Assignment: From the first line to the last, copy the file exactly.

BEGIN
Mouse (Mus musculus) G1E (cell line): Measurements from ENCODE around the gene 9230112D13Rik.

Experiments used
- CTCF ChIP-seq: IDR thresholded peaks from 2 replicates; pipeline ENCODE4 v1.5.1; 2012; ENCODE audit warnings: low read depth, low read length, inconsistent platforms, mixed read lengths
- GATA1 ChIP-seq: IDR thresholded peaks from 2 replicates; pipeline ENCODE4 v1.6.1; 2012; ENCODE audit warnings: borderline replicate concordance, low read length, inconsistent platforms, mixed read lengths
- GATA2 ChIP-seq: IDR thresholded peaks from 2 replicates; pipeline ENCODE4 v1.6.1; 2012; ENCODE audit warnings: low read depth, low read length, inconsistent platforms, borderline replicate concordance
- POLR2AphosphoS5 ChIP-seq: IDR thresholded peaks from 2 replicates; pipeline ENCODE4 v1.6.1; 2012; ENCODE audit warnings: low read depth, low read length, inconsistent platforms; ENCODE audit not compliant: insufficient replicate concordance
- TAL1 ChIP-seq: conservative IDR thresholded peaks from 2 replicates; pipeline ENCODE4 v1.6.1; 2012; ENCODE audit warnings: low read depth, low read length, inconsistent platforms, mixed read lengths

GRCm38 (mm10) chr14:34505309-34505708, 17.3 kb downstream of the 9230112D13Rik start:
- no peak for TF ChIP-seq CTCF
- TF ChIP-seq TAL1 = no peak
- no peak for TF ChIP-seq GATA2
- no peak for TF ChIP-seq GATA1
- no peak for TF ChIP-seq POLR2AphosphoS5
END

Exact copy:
Mouse (Mus musculus) G1E (cell line): Measurements from ENCODE around the gene 9230112D13Rik.

Experiments used
- CTCF ChIP-seq: IDR thresholded peaks from 2 replicates; pipeline ENCODE4 v1.5.1; 2012; ENCODE audit warnings: low read depth, low read length, inconsistent platforms, mixed read lengths
- GATA1 ChIP-seq: IDR thresholded peaks from 2 replicates; pipeline ENCODE4 v1.6.1; 2012; ENCODE audit warnings: borderline replicate concordance, low read length, inconsistent platforms, mixed read lengths
- GATA2 ChIP-seq: IDR thresholded peaks from 2 replicates; pipeline ENCODE4 v1.6.1; 2012; ENCODE audit warnings: low read depth, low read length, inconsistent platforms, borderline replicate concordance
- POLR2AphosphoS5 ChIP-seq: IDR thresholded peaks from 2 replicates; pipeline ENCODE4 v1.6.1; 2012; ENCODE audit warnings: low read depth, low read length, inconsistent platforms; ENCODE audit not compliant: insufficient replicate concordance
- TAL1 ChIP-seq: conservative IDR thresholded peaks from 2 replicates; pipeline ENCODE4 v1.6.1; 2012; ENCODE audit warnings: low read depth, low read length, inconsistent platforms, mixed read lengths

GRCm38 (mm10) chr14:34505309-34505708, 17.3 kb downstream of the 9230112D13Rik start:
- no peak for TF ChIP-seq CTCF
- TF ChIP-seq TAL1 = no peak
- no peak for TF ChIP-seq GATA2
- no peak for TF ChIP-seq GATA1
- no peak for TF ChIP-seq POLR2AphosphoS5